Expression and Purification of COVID19 Virus Spike (S) Protein for Diagnostics and Vaccines
Dr. Richardson’s work focuses on the spike protein (S) of the coronavirus which mediates attachment and entry into the host cell and is the major target of neutralizing antibodies that block infections. The first goal of this research is to generate large quantities of the S protein is a mammalian expression system that can be easily scaled up for large scale production. The protein generated in this procedure can be used to produce immune diagnostic kits as well as serve as a component of subunit vaccines or booster shots directed against COVID-19.
The second aim describes the generation of recombinant vesicular stomatitis (VSV) viruses that express the Spike (S) protein derived from COVID-19 virus. In the first experiments, VSV genome vector is modified to contain coronavirus S protein in place of its G glycoprotein which normally mediates attachment and entry of the host cell. The S protein changes the tropism of the recombinant virus and provides a new antigen target for the immune system. VSV is highly attenuated in human cells and is tightly controlled by the host antiviral interferon system. It is also the vaccine vector for the highly effective Ebola virus vaccine. The diagnostic and vaccine reagents developed in this proposal will be distributed and tested by colleagues at the Canadian Center of Vaccinology (Halifax) and VIDO-InterVac Vaccine Cenre in Saskatoon.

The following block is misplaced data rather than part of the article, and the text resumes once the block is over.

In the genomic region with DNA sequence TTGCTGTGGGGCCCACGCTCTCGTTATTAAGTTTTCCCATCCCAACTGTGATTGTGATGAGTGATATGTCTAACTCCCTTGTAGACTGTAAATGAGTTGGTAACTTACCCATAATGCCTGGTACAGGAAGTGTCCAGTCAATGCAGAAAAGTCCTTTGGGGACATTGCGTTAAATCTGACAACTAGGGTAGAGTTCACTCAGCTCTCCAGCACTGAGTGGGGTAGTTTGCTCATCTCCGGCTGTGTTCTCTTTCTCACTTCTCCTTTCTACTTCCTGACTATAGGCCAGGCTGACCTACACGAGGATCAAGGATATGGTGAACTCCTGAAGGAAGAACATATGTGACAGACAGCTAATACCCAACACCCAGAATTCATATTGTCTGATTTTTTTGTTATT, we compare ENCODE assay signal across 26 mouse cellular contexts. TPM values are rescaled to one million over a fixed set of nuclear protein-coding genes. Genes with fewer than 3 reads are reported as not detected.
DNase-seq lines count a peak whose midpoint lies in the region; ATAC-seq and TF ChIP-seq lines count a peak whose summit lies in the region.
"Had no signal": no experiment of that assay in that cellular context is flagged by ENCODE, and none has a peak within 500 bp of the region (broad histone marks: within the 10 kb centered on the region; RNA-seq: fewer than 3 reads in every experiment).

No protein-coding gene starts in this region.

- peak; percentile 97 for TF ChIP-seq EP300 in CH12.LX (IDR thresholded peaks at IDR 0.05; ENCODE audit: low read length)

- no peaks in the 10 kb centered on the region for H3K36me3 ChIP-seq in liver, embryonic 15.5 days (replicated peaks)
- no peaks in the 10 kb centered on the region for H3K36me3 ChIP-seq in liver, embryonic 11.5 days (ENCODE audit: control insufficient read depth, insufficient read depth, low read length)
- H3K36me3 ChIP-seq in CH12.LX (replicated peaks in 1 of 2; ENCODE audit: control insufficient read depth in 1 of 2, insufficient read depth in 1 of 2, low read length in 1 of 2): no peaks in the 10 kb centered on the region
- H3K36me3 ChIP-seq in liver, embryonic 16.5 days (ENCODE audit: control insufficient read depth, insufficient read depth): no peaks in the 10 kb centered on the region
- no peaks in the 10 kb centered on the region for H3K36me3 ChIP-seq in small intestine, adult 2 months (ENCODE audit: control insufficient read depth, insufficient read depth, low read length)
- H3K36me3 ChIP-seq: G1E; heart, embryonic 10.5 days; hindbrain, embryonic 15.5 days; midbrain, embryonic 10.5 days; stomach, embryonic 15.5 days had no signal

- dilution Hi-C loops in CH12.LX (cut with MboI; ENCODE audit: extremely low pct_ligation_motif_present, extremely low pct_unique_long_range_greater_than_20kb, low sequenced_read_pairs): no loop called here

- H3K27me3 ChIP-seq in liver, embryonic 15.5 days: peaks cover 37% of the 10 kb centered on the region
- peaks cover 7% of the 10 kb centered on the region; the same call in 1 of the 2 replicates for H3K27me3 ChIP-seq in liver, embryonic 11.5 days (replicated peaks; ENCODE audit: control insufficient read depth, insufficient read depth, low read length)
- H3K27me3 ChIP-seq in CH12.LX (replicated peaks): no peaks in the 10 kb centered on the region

The final aim is to use the reagents generated in the proposal to study cell receptors for COVID19 coronavirus and study infections in susceptible cells using model viruses of lower risk and pathogenicity.
Research Nova Scotia is providing support to other regional researchers who are working on a project led by the University of Alberta. Dr. Roy Duncan, Dr. Scott Halperin and Dr. Alyson Kelvin from Dalhousie University will rapidly develop, validate and clinically evaluate a novel DNA vaccine against COVID-19. Clinical trials will be initiated at the Canadian center for Vaccinology in Halifax within 8 weeks of project initiation, with the goal of a commercial release within one year.
“Research Nova Scotia was excited to partner with CIHR, IDRC, and other provincial funders to support regional COVID researchers working across the country,” says Stefan Leslie, CEO of Research Nova Scotia. “It is important that we support our researchers on these large-scale, national projects.”
For more information, visit the CIHR website.